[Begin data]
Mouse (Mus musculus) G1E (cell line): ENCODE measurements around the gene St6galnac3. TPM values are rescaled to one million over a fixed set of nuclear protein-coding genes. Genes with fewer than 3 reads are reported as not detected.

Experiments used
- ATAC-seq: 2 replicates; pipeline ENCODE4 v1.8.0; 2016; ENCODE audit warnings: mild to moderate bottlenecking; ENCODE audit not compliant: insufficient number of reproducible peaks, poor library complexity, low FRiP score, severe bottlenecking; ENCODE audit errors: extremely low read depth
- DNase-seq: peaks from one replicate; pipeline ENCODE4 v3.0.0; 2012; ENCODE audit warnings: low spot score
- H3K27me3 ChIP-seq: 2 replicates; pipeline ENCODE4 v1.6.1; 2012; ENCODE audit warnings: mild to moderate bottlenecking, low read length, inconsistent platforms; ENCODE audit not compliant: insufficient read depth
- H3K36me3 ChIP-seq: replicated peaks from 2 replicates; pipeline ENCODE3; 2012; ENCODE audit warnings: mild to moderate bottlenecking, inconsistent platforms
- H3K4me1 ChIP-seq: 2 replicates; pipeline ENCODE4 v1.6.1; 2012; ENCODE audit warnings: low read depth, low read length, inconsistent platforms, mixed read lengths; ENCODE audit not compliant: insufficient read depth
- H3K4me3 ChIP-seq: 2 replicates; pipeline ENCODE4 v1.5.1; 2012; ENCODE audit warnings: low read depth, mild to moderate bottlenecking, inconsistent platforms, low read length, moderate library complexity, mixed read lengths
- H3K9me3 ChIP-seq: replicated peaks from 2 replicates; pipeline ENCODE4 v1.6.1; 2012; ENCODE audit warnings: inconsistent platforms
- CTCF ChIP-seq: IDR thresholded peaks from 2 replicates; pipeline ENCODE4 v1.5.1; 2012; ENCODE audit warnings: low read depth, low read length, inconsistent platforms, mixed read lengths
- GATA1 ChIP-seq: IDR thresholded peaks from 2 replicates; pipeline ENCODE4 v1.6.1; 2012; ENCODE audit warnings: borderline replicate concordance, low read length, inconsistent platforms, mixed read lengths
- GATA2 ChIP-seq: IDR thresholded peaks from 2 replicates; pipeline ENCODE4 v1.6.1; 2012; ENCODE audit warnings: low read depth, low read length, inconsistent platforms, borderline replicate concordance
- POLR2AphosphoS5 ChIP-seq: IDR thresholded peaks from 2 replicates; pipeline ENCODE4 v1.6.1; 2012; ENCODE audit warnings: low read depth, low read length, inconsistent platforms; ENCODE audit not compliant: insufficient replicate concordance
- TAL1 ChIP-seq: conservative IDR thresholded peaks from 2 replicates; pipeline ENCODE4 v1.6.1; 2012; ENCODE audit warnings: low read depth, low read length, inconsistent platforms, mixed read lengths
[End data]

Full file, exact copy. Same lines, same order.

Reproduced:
Mouse (Mus musculus) G1E (cell line): ENCODE measurements around the gene St6galnac3. TPM values are rescaled to one million over a fixed set of nuclear protein-coding genes. Genes with fewer than 3 reads are reported as not detected.

Experiments used
- ATAC-seq: 2 replicates; pipeline ENCODE4 v1.8.0; 2016; ENCODE audit warnings: mild to moderate bottlenecking; ENCODE audit not compliant: insufficient number of reproducible peaks, poor library complexity, low FRiP score, severe bottlenecking; ENCODE audit errors: extremely low read depth
- DNase-seq: peaks from one replicate; pipeline ENCODE4 v3.0.0; 2012; ENCODE audit warnings: low spot score
- H3K27me3 ChIP-seq: 2 replicates; pipeline ENCODE4 v1.6.1; 2012; ENCODE audit warnings: mild to moderate bottlenecking, low read length, inconsistent platforms; ENCODE audit not compliant: insufficient read depth
- H3K36me3 ChIP-seq: replicated peaks from 2 replicates; pipeline ENCODE3; 2012; ENCODE audit warnings: mild to moderate bottlenecking, inconsistent platforms
- H3K4me1 ChIP-seq: 2 replicates; pipeline ENCODE4 v1.6.1; 2012; ENCODE audit warnings: low read depth, low read length, inconsistent platforms, mixed read lengths; ENCODE audit not compliant: insufficient read depth
- H3K4me3 ChIP-seq: 2 replicates; pipeline ENCODE4 v1.5.1; 2012; ENCODE audit warnings: low read depth, mild to moderate bottlenecking, inconsistent platforms, low read length, moderate library complexity, mixed read lengths
- H3K9me3 ChIP-seq: replicated peaks from 2 replicates; pipeline ENCODE4 v1.6.1; 2012; ENCODE audit warnings: inconsistent platforms
- CTCF ChIP-seq: IDR thresholded peaks from 2 replicates; pipeline ENCODE4 v1.5.1; 2012; ENCODE audit warnings: low read depth, low read length, inconsistent platforms, mixed read lengths
- GATA1 ChIP-seq: IDR thresholded peaks from 2 replicates; pipeline ENCODE4 v1.6.1; 2012; ENCODE audit warnings: borderline replicate concordance, low read length, inconsistent platforms, mixed read lengths
- GATA2 ChIP-seq: IDR thresholded peaks from 2 replicates; pipeline ENCODE4 v1.6.1; 2012; ENCODE audit warnings: low read depth, low read length, inconsistent platforms, borderline replicate concordance
- POLR2AphosphoS5 ChIP-seq: IDR thresholded peaks from 2 replicates; pipeline ENCODE4 v1.6.1; 2012; ENCODE audit warnings: low read depth, low read length, inconsistent platforms; ENCODE audit not compliant: insufficient replicate concordance
- TAL1 ChIP-seq: conservative IDR thresholded peaks from 2 replicates; pipeline ENCODE4 v1.6.1; 2012; ENCODE audit warnings: low read depth, low read length, inconsistent platforms, mixed read lengths